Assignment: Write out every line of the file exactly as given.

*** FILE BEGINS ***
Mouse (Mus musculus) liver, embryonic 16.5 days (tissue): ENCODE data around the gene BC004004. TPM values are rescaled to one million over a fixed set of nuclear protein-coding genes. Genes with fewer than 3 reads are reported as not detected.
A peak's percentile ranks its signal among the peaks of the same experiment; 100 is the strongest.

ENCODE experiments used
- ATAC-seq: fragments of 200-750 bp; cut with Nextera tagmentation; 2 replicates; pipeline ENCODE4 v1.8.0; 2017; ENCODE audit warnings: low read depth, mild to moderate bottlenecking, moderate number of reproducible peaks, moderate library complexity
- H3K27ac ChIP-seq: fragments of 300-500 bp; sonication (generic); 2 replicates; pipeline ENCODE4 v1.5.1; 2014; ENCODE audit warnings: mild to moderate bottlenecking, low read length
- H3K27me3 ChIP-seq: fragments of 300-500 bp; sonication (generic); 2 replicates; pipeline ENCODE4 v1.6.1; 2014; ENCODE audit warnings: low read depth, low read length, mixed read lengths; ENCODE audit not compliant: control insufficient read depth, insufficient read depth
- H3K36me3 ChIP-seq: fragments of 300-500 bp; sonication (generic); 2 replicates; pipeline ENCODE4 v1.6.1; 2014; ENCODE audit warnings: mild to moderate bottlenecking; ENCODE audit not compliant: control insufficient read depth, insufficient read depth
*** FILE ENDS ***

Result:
Mouse (Mus musculus) liver, embryonic 16.5 days (tissue): ENCODE data around the gene BC004004. TPM values are rescaled to one million over a fixed set of nuclear protein-coding genes. Genes with fewer than 3 reads are reported as not detected.
A peak's percentile ranks its signal among the peaks of the same experiment; 100 is the strongest.

ENCODE experiments used
- ATAC-seq: fragments of 200-750 bp; cut with Nextera tagmentation; 2 replicates; pipeline ENCODE4 v1.8.0; 2017; ENCODE audit warnings: low read depth, mild to moderate bottlenecking, moderate number of reproducible peaks, moderate library complexity
- H3K27ac ChIP-seq: fragments of 300-500 bp; sonication (generic); 2 replicates; pipeline ENCODE4 v1.5.1; 2014; ENCODE audit warnings: mild to moderate bottlenecking, low read length
- H3K27me3 ChIP-seq: fragments of 300-500 bp; sonication (generic); 2 replicates; pipeline ENCODE4 v1.6.1; 2014; ENCODE audit warnings: low read depth, low read length, mixed read lengths; ENCODE audit not compliant: control insufficient read depth, insufficient read depth
- H3K36me3 ChIP-seq: fragments of 300-500 bp; sonication (generic); 2 replicates; pipeline ENCODE4 v1.6.1; 2014; ENCODE audit warnings: mild to moderate bottlenecking; ENCODE audit not compliant: control insufficient read depth, insufficient read depth